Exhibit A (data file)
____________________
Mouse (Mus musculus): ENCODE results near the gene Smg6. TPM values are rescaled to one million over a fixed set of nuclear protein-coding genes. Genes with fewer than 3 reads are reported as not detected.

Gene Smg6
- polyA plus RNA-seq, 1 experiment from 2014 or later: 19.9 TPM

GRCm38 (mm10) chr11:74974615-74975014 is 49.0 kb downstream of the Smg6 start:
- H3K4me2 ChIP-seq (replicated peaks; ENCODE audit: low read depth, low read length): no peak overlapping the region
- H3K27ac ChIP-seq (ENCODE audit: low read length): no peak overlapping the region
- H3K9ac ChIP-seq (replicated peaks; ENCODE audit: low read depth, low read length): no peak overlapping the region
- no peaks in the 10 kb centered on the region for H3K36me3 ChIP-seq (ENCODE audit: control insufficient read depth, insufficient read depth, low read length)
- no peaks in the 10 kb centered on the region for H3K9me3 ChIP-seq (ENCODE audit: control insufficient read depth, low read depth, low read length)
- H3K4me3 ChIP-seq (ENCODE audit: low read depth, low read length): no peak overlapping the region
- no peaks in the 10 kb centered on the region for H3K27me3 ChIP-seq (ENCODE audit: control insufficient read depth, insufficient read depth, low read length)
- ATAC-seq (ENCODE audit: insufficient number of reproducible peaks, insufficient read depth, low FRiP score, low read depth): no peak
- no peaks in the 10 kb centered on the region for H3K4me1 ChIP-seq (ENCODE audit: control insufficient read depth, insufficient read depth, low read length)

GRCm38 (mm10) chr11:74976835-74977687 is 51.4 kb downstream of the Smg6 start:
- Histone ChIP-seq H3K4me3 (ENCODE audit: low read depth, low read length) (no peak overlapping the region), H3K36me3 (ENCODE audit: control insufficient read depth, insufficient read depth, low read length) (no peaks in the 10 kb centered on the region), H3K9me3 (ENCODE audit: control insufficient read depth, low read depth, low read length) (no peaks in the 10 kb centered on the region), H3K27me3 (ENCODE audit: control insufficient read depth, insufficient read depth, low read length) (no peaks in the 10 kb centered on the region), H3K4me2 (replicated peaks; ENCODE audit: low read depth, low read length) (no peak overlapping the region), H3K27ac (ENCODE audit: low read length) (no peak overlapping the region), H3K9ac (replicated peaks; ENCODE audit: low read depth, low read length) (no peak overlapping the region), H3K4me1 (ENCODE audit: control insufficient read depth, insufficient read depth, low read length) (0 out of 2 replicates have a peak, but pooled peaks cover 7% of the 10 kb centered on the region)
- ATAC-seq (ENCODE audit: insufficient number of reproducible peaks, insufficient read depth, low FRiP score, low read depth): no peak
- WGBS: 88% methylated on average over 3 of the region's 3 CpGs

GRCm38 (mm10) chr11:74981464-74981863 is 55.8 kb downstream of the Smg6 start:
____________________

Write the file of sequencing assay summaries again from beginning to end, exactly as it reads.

Mouse (Mus musculus): ENCODE results near the gene Smg6. TPM values are rescaled to one million over a fixed set of nuclear protein-coding genes. Genes with fewer than 3 reads are reported as not detected.

Gene Smg6
- polyA plus RNA-seq, 1 experiment from 2014 or later: 19.9 TPM

GRCm38 (mm10) chr11:74974615-74975014 is 49.0 kb downstream of the Smg6 start:
- H3K4me2 ChIP-seq (replicated peaks; ENCODE audit: low read depth, low read length): no peak overlapping the region
- H3K27ac ChIP-seq (ENCODE audit: low read length): no peak overlapping the region
- H3K9ac ChIP-seq (replicated peaks; ENCODE audit: low read depth, low read length): no peak overlapping the region
- no peaks in the 10 kb centered on the region for H3K36me3 ChIP-seq (ENCODE audit: control insufficient read depth, insufficient read depth, low read length)
- no peaks in the 10 kb centered on the region for H3K9me3 ChIP-seq (ENCODE audit: control insufficient read depth, low read depth, low read length)
- H3K4me3 ChIP-seq (ENCODE audit: low read depth, low read length): no peak overlapping the region
- no peaks in the 10 kb centered on the region for H3K27me3 ChIP-seq (ENCODE audit: control insufficient read depth, insufficient read depth, low read length)
- ATAC-seq (ENCODE audit: insufficient number of reproducible peaks, insufficient read depth, low FRiP score, low read depth): no peak
- no peaks in the 10 kb centered on the region for H3K4me1 ChIP-seq (ENCODE audit: control insufficient read depth, insufficient read depth, low read length)

GRCm38 (mm10) chr11:74976835-74977687 is 51.4 kb downstream of the Smg6 start:
- Histone ChIP-seq H3K4me3 (ENCODE audit: low read depth, low read length) (no peak overlapping the region), H3K36me3 (ENCODE audit: control insufficient read depth, insufficient read depth, low read length) (no peaks in the 10 kb centered on the region), H3K9me3 (ENCODE audit: control insufficient read depth, low read depth, low read length) (no peaks in the 10 kb centered on the region), H3K27me3 (ENCODE audit: control insufficient read depth, insufficient read depth, low read length) (no peaks in the 10 kb centered on the region), H3K4me2 (replicated peaks; ENCODE audit: low read depth, low read length) (no peak overlapping the region), H3K27ac (ENCODE audit: low read length) (no peak overlapping the region), H3K9ac (replicated peaks; ENCODE audit: low read depth, low read length) (no peak overlapping the region), H3K4me1 (ENCODE audit: control insufficient read depth, insufficient read depth, low read length) (0 out of 2 replicates have a peak, but pooled peaks cover 7% of the 10 kb centered on the region)
- ATAC-seq (ENCODE audit: insufficient number of reproducible peaks, insufficient read depth, low FRiP score, low read depth): no peak
- WGBS: 88% methylated on average over 3 of the region's 3 CpGs

GRCm38 (mm10) chr11:74981464-74981863 is 55.8 kb downstream of the Smg6 start: